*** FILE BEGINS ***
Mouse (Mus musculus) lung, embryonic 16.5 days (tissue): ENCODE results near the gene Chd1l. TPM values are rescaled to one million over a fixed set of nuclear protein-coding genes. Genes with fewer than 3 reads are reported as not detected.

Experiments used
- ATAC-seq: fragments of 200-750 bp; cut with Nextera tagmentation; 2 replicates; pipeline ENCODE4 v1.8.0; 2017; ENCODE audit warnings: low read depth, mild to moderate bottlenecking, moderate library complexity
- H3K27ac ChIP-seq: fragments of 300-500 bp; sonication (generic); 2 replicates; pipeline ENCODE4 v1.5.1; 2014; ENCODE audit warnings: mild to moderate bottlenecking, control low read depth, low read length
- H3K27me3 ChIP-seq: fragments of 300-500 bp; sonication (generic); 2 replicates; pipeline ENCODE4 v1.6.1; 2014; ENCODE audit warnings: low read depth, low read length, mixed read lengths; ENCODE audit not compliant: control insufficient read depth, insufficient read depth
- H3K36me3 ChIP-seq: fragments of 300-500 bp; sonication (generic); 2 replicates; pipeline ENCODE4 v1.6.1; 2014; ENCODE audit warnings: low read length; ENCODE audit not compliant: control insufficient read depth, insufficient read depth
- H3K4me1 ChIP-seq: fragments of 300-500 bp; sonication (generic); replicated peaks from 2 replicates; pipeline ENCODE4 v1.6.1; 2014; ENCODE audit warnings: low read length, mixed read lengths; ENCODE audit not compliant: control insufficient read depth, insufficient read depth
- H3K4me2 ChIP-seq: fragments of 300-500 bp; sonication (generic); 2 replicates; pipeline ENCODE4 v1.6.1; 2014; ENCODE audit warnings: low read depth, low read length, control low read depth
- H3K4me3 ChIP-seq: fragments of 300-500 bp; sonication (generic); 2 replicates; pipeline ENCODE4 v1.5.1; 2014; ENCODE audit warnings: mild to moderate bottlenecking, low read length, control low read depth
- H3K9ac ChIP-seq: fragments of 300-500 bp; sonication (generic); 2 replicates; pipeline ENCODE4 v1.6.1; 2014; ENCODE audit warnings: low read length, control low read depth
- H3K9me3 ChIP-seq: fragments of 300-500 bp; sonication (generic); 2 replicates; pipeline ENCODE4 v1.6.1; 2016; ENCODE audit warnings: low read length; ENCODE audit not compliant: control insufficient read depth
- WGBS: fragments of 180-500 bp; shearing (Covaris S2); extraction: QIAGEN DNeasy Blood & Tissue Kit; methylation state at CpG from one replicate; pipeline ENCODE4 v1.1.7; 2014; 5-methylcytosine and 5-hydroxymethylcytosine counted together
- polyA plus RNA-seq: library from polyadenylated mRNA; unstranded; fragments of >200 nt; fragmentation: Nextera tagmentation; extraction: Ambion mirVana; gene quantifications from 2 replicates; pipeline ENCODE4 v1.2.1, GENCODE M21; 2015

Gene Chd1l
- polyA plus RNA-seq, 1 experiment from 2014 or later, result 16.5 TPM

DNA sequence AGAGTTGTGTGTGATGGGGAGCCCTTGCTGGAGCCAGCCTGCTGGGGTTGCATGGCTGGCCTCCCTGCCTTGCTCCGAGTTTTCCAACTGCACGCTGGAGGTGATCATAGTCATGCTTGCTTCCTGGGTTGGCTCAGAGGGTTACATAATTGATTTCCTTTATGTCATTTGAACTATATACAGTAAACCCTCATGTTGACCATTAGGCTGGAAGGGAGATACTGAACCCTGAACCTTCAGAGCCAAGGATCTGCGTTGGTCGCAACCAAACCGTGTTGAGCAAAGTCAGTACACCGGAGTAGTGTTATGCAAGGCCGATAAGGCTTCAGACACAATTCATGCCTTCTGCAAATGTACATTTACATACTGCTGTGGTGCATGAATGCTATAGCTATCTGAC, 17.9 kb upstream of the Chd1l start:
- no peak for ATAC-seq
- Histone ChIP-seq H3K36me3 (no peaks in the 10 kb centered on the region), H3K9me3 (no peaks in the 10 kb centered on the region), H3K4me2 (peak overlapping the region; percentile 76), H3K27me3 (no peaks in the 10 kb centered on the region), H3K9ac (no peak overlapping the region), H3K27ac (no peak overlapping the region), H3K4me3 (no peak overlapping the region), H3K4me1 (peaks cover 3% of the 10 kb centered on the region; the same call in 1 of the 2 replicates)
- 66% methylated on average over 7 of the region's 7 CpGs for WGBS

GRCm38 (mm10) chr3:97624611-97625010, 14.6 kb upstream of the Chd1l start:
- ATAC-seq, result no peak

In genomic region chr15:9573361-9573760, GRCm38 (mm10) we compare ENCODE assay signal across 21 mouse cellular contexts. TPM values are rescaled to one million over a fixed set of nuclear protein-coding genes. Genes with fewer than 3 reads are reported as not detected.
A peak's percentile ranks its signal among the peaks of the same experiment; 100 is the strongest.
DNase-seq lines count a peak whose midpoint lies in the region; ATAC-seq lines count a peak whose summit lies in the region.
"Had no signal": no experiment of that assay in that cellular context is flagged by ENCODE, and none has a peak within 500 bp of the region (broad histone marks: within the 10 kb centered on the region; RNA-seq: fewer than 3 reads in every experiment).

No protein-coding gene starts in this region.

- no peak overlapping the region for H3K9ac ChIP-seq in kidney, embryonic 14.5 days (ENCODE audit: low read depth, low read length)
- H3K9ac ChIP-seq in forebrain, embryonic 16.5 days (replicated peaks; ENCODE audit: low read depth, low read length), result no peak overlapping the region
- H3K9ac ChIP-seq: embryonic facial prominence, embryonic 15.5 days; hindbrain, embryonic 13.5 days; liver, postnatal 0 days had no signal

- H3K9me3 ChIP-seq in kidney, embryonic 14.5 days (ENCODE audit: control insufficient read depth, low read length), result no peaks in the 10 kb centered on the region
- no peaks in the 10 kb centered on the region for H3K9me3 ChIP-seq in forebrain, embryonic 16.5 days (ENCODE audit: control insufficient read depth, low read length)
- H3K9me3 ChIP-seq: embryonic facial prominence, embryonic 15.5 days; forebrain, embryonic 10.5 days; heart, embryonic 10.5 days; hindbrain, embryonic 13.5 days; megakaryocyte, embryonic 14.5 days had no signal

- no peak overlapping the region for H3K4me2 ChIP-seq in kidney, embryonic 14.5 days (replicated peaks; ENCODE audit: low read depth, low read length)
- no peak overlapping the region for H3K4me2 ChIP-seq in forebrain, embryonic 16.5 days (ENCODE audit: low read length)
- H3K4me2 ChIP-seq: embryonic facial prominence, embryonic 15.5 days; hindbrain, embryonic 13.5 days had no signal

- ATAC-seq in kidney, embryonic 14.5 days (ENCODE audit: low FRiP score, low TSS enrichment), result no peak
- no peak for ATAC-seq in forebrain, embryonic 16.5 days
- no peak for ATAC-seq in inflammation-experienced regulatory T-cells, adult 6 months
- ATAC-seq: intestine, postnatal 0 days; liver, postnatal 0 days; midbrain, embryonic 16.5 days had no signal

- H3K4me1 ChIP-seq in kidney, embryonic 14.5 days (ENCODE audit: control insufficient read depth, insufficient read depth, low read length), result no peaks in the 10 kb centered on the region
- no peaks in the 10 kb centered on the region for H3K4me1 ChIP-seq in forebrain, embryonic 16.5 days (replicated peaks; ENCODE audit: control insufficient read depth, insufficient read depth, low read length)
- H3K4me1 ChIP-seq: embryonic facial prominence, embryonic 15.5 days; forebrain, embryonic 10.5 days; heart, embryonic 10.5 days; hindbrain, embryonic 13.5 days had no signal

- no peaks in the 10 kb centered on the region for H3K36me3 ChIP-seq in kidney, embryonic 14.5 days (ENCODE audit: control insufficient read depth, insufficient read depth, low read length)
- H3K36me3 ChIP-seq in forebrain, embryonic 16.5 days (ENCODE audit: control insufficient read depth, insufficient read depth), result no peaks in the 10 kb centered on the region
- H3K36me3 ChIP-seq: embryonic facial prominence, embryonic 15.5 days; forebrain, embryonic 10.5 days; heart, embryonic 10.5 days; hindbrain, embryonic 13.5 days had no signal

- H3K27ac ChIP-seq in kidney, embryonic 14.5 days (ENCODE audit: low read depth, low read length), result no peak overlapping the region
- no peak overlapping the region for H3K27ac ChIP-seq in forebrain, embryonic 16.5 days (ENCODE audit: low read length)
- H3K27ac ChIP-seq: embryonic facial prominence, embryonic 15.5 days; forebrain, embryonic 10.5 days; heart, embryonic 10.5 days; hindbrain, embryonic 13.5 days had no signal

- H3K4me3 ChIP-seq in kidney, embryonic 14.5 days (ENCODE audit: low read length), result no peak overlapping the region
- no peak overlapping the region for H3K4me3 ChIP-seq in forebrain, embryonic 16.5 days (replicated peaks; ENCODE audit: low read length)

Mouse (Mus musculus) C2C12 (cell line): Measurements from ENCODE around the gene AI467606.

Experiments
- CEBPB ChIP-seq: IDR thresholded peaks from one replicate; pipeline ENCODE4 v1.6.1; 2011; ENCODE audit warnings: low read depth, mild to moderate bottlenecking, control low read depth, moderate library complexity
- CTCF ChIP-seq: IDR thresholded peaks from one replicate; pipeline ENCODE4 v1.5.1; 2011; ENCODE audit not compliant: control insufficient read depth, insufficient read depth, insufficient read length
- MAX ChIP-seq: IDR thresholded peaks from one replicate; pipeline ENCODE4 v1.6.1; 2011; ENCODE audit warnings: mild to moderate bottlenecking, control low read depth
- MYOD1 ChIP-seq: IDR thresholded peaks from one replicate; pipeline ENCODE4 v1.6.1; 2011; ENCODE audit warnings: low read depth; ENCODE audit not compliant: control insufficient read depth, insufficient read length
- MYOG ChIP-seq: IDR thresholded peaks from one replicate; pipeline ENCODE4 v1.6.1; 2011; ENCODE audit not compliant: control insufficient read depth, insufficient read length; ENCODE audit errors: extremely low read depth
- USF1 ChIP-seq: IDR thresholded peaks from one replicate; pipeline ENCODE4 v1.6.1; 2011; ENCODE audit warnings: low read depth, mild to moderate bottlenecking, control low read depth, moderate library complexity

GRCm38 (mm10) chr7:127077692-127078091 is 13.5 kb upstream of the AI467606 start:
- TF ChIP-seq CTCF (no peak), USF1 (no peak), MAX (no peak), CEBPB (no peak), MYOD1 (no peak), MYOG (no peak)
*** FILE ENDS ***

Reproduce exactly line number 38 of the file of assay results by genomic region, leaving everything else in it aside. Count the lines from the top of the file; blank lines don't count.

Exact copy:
- no peak for ATAC-seq in inflammation-experienced regulatory T-cells, adult 6 months